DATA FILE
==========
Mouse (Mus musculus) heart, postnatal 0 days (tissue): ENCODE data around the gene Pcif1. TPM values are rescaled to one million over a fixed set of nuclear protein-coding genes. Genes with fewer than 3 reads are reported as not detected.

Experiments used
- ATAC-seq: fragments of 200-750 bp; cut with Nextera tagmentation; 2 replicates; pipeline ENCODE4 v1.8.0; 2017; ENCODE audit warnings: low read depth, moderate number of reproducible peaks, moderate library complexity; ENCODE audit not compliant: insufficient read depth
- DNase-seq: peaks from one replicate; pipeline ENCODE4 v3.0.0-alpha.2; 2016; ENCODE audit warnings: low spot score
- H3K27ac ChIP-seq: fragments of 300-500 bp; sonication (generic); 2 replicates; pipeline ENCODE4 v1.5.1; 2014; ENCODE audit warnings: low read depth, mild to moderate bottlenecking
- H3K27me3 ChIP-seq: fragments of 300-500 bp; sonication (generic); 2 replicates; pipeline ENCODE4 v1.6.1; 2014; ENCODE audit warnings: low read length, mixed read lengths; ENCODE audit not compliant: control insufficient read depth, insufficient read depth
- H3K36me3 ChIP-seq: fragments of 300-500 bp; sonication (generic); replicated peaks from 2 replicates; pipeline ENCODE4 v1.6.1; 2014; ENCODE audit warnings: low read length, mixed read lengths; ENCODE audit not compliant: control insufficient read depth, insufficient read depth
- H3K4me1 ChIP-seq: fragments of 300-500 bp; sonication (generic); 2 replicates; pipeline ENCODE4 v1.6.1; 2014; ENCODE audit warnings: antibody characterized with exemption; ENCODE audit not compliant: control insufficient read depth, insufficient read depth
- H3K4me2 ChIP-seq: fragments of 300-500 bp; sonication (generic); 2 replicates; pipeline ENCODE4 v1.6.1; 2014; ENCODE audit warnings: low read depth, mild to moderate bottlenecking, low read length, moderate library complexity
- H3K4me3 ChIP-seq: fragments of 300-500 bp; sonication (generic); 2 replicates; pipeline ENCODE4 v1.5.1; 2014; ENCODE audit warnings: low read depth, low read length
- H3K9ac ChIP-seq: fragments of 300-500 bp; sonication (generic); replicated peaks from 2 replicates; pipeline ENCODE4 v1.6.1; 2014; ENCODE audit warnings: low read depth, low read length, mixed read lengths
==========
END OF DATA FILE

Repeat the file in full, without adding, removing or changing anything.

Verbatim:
Mouse (Mus musculus) heart, postnatal 0 days (tissue): ENCODE data around the gene Pcif1. TPM values are rescaled to one million over a fixed set of nuclear protein-coding genes. Genes with fewer than 3 reads are reported as not detected.

Experiments used
- ATAC-seq: fragments of 200-750 bp; cut with Nextera tagmentation; 2 replicates; pipeline ENCODE4 v1.8.0; 2017; ENCODE audit warnings: low read depth, moderate number of reproducible peaks, moderate library complexity; ENCODE audit not compliant: insufficient read depth
- DNase-seq: peaks from one replicate; pipeline ENCODE4 v3.0.0-alpha.2; 2016; ENCODE audit warnings: low spot score
- H3K27ac ChIP-seq: fragments of 300-500 bp; sonication (generic); 2 replicates; pipeline ENCODE4 v1.5.1; 2014; ENCODE audit warnings: low read depth, mild to moderate bottlenecking
- H3K27me3 ChIP-seq: fragments of 300-500 bp; sonication (generic); 2 replicates; pipeline ENCODE4 v1.6.1; 2014; ENCODE audit warnings: low read length, mixed read lengths; ENCODE audit not compliant: control insufficient read depth, insufficient read depth
- H3K36me3 ChIP-seq: fragments of 300-500 bp; sonication (generic); replicated peaks from 2 replicates; pipeline ENCODE4 v1.6.1; 2014; ENCODE audit warnings: low read length, mixed read lengths; ENCODE audit not compliant: control insufficient read depth, insufficient read depth
- H3K4me1 ChIP-seq: fragments of 300-500 bp; sonication (generic); 2 replicates; pipeline ENCODE4 v1.6.1; 2014; ENCODE audit warnings: antibody characterized with exemption; ENCODE audit not compliant: control insufficient read depth, insufficient read depth
- H3K4me2 ChIP-seq: fragments of 300-500 bp; sonication (generic); 2 replicates; pipeline ENCODE4 v1.6.1; 2014; ENCODE audit warnings: low read depth, mild to moderate bottlenecking, low read length, moderate library complexity
- H3K4me3 ChIP-seq: fragments of 300-500 bp; sonication (generic); 2 replicates; pipeline ENCODE4 v1.5.1; 2014; ENCODE audit warnings: low read depth, low read length
- H3K9ac ChIP-seq: fragments of 300-500 bp; sonication (generic); replicated peaks from 2 replicates; pipeline ENCODE4 v1.6.1; 2014; ENCODE audit warnings: low read depth, low read length, mixed read lengths